Am I forgiven enough?

Do I need forgiveness?

Bitterness and other negative feelings that remain without forgiving have a negative effect physically, mentally, spiritually, & socially. The ability and mentality to harm others and ourselves similarly has a negative effect on the whole person.

Will God forgive me?

Romans 8:28-31. Luke 5:31,32.

Who does God love? Who does God not love? God does hate sin. He hates all that is evil. But humans are not intrinsically evil. They think and do bad. In fact every human thinks and does wrong. God hates and will destroy the bad in each of us. But He loves every human even though there is sin in us.

Did He love Jacob, the great deceiver? Did He love Moses, the secular murderer? Did He love Samson, the womanizer and adulterer? Did He love Ruth the heathen, or Rahab the prostitute? Did He love David the coward, adulterer, and murderer? Did He love Saul, the rebel king any less than David, the man after God's own heart? Did He love Solomon who led all Israel into idolatry and apostasy? Did He love Elijah, when as a coward he ran with no faith in God's protection? Was it because God did not love them that Elisha died of a lingering disease and Job lost his family and wealth to receive boils? Did God love Peter more who denied Him; Judas who betrayed Him; or John who wanted to destroy whole towns over disagreement. Did God love the persecuting Saul? Who does God love, and whom does God save?

Will God's forgiveness improve my life?

Genesis 32, 33 Esau and Jacob.

We can see clearly the effect of forgiveness when those two finally met. Esau approached with the power he knew - the power of man and of force. Jacob approached alone, crippled by the power of God. But he could afford to walk alone for angels rather than soldiers were by his side.

May God help us to have the forgiveness of Jacob rather than the sorrow of Esau!

Luke 5:17-26. Our next example comes again from the work of Jesus: the Pharisees and the paralytic. Luke tells us that on a certain day, as Jesus was teaching there were Pharisees and doctors of the law from throughout Palestine present. And he tells us that "the power of the Lord was present to heal them." How often we may look down on some Pharisee, but the power of the Lord was there to heal them. O, may we have the power of the Lord to heal us present here today. But they refused healing. And to show how easily they might be healed, how simple it was to obtain forgiveness, Jesus allowed a miracle to happen in front of their eyes.

Someone wished for forgiveness that day. A paralysed man. He knew that he was paralysed because of sin. And if he could only be forgiven before he died, he would rest in peace. There was no way to enter the house where Jesus was teaching. But the paralytic wanted forgiveness so desperately that he did not stop at difficulty. How easily we might have!

When Jesus saw the man lowered through the newly made hole in the roof, He said "Your sins are forgiven." They were already forgiven! Immediately a calm came over the poor man. His muscles loosened in rest. He could die in peace now. And then to prove the effects of forgiveness, Jesus told him to pick up his bed and take it home.

This man was forgiven. He was forgiven only because he wanted it. There were no words, no eloquence, it didn't matter what language he spoke. God only required a persistent desire. That was enough.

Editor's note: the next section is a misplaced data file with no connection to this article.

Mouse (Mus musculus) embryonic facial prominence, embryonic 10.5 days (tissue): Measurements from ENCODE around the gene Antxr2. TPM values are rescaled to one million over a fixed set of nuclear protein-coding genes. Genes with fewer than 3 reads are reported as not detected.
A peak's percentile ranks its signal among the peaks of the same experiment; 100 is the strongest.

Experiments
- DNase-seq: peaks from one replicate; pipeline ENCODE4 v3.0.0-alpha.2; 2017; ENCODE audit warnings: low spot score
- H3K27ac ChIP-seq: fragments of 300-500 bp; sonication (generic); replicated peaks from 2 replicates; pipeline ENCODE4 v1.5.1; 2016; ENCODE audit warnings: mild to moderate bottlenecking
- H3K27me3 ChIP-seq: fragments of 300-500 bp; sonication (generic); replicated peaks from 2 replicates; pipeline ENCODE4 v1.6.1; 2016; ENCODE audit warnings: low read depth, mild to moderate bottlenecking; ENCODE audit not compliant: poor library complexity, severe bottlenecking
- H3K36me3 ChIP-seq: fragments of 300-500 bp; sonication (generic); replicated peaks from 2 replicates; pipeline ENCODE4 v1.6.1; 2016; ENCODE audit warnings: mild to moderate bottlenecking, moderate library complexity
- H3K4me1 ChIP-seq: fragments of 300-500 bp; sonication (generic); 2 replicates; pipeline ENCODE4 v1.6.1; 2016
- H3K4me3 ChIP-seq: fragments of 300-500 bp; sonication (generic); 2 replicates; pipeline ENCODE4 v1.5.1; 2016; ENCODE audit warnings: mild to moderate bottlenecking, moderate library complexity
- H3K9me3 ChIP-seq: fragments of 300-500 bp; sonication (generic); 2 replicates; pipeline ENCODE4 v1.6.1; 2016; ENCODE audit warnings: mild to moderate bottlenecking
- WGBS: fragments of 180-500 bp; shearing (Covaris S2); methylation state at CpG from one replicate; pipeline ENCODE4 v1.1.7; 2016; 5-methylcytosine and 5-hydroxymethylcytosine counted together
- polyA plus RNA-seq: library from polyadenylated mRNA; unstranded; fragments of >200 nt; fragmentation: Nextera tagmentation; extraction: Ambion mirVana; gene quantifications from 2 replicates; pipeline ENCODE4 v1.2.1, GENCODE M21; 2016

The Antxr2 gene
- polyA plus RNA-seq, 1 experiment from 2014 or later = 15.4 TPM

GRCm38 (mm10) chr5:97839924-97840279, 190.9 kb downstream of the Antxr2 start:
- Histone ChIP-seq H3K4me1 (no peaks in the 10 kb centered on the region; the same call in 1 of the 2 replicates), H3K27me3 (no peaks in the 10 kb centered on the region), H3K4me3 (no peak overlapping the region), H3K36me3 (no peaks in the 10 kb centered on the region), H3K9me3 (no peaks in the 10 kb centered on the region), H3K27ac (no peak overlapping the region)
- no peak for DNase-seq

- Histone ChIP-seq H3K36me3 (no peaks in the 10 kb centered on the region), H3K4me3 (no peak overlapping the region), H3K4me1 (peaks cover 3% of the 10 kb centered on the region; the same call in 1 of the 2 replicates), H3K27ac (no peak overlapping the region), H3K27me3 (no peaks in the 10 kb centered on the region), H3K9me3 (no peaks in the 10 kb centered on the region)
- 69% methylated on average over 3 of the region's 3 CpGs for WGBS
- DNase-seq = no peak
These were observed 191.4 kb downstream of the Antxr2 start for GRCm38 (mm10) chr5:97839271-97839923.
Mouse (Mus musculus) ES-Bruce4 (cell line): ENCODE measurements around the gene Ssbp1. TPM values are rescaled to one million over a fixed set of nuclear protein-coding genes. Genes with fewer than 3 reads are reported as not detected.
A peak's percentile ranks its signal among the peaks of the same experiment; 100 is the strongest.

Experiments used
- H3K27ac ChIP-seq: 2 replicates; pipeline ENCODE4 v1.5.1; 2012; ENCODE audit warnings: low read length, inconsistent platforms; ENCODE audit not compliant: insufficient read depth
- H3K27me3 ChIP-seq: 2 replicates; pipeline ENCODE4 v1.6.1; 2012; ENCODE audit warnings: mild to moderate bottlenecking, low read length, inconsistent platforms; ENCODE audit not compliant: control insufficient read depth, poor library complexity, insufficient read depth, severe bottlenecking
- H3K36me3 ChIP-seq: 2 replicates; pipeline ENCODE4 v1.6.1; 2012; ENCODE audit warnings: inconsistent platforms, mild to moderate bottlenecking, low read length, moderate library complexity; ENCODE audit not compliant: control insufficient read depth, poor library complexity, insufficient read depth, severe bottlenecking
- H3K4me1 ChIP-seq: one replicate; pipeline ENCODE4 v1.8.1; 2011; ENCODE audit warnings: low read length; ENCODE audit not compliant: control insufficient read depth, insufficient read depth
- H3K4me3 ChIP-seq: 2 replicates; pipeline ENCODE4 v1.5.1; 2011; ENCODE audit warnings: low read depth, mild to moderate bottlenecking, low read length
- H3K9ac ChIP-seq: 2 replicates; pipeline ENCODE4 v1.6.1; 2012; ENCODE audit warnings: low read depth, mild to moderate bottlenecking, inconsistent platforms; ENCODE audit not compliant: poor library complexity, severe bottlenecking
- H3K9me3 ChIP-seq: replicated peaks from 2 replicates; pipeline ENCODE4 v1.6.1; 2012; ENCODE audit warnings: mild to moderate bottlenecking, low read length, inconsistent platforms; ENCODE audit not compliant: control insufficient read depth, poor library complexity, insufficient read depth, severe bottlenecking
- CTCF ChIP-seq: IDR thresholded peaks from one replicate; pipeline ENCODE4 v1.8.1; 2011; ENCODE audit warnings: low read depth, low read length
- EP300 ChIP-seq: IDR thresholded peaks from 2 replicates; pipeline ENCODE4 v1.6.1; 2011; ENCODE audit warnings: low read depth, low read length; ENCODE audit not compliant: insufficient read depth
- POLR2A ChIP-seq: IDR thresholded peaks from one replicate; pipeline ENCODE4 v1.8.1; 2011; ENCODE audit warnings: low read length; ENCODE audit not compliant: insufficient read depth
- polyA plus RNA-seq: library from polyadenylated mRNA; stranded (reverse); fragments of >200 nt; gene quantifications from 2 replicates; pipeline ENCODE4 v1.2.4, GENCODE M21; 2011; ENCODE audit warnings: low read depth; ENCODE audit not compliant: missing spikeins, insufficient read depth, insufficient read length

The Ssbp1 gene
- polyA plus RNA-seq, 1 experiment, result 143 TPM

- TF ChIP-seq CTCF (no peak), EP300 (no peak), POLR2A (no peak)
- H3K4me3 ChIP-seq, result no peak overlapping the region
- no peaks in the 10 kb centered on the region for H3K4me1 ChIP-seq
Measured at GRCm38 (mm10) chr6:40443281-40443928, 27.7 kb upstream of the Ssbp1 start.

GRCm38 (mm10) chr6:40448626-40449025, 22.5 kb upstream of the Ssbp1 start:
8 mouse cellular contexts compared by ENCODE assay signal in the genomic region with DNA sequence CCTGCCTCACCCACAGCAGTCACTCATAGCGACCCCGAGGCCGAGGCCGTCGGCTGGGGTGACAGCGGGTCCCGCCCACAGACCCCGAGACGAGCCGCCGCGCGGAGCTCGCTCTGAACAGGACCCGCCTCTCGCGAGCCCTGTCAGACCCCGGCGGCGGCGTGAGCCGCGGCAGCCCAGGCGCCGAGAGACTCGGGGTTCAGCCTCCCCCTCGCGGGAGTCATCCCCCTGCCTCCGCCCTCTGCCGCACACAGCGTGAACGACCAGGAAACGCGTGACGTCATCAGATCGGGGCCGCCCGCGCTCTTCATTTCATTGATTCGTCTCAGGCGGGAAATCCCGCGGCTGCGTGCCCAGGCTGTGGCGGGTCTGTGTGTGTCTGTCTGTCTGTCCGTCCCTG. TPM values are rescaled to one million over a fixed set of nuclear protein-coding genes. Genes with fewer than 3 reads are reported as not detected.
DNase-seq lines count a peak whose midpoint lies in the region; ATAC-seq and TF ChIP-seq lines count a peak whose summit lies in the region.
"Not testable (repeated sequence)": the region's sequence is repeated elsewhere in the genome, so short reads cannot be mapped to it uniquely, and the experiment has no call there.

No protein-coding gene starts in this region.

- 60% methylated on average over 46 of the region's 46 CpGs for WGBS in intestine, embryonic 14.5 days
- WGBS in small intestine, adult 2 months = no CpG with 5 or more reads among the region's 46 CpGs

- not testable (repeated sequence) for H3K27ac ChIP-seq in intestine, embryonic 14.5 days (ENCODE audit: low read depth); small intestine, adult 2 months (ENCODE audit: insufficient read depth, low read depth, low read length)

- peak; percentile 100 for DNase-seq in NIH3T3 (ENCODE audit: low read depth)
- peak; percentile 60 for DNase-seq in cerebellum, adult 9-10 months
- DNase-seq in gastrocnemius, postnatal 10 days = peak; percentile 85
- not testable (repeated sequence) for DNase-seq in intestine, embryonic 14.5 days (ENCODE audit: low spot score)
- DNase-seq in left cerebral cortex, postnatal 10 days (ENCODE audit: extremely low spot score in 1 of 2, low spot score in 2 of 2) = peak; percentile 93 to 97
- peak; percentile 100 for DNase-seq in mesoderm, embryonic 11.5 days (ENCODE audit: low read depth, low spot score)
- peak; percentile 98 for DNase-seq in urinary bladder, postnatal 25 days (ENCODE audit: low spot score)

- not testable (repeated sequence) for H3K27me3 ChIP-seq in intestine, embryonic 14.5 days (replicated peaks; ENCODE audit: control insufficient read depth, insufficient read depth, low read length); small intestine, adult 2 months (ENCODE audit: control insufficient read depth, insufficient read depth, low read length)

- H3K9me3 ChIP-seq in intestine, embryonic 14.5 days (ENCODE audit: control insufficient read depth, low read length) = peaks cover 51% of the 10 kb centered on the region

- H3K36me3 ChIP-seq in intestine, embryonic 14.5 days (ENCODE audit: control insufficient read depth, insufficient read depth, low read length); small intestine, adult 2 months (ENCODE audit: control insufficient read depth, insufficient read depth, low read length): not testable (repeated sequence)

How can I tell if I am forgiven completely?

By the strength of my love. Luke 7:36-50.

Who was the greatest sinner - Mary or Simon?

Both received help from Jesus. Both were grateful, but what a difference in their thankfulness. Simon was self-centred and disrespectful. Mary was honest, thoughtful, considerate, and courageous. And the entire difference was that Mary was forgiven much and Simon was forgiven little. "But to whom little is forgiven, the same loveth little." Luke 7:47

"While Mary was a sinner pardoned, he was a sinner unpardoned." Desire of Ages p.567

If the greater sinner is forgiven little than he is forgiven insufficiently.

Therefore: anyone who has some of their sins forgiven will love God a little; and anyone who has all their sins forgiven will love God completely.

Anyone who has unforgiven sin will love God insufficiently. Do we love God enough?

Gal. 5:16-24. "I mean this: Practice living by the Spirit and then by no means will you gratify the cravings of your lower nature. For the cravings of the lower nature are just the opposite to those of the Spirit, and the cravings of the Spirit are just the opposite of those of the lower nature; these two are opposed to each other, so that you cannot do anything you please…. Now the practices of the lower nature are clear enough: Sexual immorality, impurity, sensuality, idolatry, sorcery, enmity, quarrelling, jealousy, anger, intrigues, dissensions, party-spirit, envy, drunkenness, carousing, and the like. I now warn you, as I have done before, that those who practice such things shall not be heirs of the kingdom of God. But the product of the Spirit is love, joy, peace, patience, kindness, goodness, faithfulness, gentleness, and self-control. There is no law against such things. And those who belong to Jesus the Christ have crucified the lower nature with its passions and evil cravings." (Galatians 5:16-24 Williams translation.)

How often do I need forgiveness?

Constantly. 1 Corinthians 15:31

How interested is God in forgiving me?

Apparently this is one of the most important things in His life. Romans 8:32